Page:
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LONDON: Opec oil output has risen slightly in October as extra supplies from Iraq, Angola and Libya offset a further decline in Iran to its lowest in two decades and disruptions in Nigeria, a Reuters survey found yesterday.
The survey indicates Iraq’s expansion in export capacity and continued high output from top exporter Saudi Arabia are helping to compensate for reduced supply from Iran, whose output has fallen sharply due to Western sanctions.
Supply from the 12-member Organization of the Petroleum Exporting Countries has averaged 31.15m barrels per day (b/d), up from 31.09m b/d in September, the survey of sources at oil companies, Opec officials and analysts found.
Iranian output is unlikely to post further large declines for now, one analyst said, although more buyers could scale back purchases in 2013. Earlier this month, the European Union approved new sanctions against Iran over its nuclear programme. “We see relative stability through the fourth quarter at current levels,” said analyst Sam Ciszuk of KBC Energy Economics. “But as US-given sanction exceptions expire around new year, we’re expecting some further cuts to purchases from Iran’s main remaining buyers, possibly save China.”
September’s Opec total was the lowest since January 2012, when the group pumped 30.95m b/d, according to Reuters surveys. Still, production remains just over 1m b/d more than Opec’s output target of 30m b/d.
The biggest increase came from Iraq, which has overtaken Iran to become Opec’s second-largest producer after Saudi Arabia, even though bad weather slowed exports from the country’s south in the second half of October. Weather permitting, a further increase from Iraq is possible in November. Loading schedules signal both higher shipments of Kirkuk crude from northern Iraq, and record-high exports of Basra crude in the south.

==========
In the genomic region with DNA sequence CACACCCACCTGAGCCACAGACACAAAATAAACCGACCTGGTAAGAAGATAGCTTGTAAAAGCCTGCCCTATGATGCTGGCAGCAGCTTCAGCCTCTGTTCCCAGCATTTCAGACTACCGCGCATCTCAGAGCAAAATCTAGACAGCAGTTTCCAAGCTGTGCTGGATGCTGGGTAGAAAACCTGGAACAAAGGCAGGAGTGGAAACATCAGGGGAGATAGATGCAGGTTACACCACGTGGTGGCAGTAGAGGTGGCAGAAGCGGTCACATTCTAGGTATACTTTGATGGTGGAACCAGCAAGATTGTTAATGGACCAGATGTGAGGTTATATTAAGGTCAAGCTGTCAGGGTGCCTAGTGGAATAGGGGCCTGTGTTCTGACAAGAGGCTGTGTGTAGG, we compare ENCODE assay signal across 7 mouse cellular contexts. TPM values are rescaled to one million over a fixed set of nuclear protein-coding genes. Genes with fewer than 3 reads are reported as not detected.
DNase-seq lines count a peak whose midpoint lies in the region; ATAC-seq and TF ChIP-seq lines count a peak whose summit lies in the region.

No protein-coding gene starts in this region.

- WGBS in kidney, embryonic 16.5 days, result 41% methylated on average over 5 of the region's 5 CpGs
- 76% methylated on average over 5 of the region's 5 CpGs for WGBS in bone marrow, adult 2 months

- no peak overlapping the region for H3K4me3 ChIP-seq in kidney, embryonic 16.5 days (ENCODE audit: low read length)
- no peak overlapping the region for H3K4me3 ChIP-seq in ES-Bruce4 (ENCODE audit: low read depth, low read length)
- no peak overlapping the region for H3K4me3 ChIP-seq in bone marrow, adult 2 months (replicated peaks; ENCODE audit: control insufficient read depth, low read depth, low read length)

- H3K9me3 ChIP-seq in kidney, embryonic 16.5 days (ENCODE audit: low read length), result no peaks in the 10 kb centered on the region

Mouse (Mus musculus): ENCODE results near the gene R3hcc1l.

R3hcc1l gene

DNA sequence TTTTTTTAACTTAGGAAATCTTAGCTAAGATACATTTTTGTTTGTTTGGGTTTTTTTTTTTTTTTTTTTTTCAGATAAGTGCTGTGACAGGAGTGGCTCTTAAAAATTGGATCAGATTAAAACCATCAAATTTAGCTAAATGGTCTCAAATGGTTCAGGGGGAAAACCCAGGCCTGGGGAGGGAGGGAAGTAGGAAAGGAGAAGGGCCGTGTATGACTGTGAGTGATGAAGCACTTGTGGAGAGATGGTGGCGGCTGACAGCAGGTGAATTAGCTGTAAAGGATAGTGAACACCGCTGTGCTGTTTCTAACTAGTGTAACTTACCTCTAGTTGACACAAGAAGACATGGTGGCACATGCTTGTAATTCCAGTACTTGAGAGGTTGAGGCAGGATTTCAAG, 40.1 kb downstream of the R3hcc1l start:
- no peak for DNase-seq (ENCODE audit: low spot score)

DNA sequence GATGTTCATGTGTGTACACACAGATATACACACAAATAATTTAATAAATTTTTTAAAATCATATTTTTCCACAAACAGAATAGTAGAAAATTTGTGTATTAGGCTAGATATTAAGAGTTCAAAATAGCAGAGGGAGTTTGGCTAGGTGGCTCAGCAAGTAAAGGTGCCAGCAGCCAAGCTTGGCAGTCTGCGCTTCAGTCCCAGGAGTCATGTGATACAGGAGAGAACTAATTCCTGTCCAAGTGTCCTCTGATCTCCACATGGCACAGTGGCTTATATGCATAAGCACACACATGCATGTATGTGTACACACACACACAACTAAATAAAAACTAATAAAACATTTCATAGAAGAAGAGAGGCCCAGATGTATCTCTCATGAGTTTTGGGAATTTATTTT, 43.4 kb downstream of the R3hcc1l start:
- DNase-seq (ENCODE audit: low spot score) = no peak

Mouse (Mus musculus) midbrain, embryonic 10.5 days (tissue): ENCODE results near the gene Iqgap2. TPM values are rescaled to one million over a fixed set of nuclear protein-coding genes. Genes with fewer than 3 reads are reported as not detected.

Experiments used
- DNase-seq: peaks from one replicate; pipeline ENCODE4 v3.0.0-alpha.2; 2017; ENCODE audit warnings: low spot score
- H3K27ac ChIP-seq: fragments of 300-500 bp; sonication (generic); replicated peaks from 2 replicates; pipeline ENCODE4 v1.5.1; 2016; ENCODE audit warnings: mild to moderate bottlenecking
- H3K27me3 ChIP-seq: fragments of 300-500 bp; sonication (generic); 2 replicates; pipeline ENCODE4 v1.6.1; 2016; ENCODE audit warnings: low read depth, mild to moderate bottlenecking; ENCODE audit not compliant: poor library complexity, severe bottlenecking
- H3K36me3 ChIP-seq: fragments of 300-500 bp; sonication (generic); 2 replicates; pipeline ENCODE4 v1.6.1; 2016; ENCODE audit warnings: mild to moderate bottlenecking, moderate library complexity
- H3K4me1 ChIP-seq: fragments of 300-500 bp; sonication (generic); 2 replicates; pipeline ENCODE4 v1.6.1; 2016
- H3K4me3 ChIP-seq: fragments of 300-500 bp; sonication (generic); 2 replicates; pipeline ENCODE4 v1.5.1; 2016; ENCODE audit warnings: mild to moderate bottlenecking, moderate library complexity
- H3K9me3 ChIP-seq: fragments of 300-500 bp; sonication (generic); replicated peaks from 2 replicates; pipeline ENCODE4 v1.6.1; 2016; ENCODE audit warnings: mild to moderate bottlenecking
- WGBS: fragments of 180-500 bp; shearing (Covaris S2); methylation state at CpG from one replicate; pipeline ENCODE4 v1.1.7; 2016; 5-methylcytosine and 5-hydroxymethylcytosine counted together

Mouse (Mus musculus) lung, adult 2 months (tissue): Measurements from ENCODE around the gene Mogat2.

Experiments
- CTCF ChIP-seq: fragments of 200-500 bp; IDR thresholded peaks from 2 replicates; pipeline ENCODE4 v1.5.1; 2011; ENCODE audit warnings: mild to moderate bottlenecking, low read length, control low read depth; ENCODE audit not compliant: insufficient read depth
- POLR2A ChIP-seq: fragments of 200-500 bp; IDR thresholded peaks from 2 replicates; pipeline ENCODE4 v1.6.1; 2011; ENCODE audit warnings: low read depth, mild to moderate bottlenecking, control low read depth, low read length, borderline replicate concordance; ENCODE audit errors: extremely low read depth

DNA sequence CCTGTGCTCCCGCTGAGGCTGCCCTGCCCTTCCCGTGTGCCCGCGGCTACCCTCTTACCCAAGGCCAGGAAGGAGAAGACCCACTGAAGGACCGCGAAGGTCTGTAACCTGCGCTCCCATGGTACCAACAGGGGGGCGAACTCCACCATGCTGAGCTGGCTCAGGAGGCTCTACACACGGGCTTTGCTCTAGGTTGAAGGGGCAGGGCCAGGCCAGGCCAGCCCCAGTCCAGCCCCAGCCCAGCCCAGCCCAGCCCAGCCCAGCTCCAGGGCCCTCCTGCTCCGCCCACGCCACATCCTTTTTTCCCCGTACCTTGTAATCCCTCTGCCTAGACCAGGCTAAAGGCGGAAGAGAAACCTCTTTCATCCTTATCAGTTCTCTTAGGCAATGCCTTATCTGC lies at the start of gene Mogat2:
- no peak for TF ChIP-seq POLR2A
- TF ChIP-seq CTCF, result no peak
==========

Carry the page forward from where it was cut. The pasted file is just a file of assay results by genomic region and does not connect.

Smaller increases came from Libya, as its oil industry recovers from a shutdown during the 2011 civil war, and from Angola, where exports have edged up from September’s rate which was the lowest since July 2011. Oil prices gave up most an earlier gain yesterday to trade around $109 a barrel. Crude has fallen from a peak for the year of $128 in March. Iran and Nigeria posted declines in output this month, according to the survey.
Iranian supply fell by 30,000 bpd to 2.67m b/d, the survey found. That would be its lowest since 1988, according to figures from the US Energy Information Administration. Output from Iran has dropped sharply this year due to the US and European sanctions on the country. The embargo bars EU insurance firms from covering Iran’s exports, which has hindered imports by some non-EU buyers.
The insurance ban means Iran is increasingly reliant on its own tanker fleet to supply customers, and it has been struggling to meet delivery schedules, slowing down exports. Iran sent more crude in Very Large Crude Carriers to South Korea in October, but at the cost of delaying some shipments to its biggest customer China, sources in the survey said.
Disruptions to supply in Nigeria limited the increase in Opec supply this month. Saudi Arabia pumped almost 10m b/d in October, near the highest rate in decades, the survey found. Saudi Oil Minister Ali bin Ibrahim Al Nuaimi said that Riyadh was satisfied prices had fallen to a level that does not hamper global growth. Reuters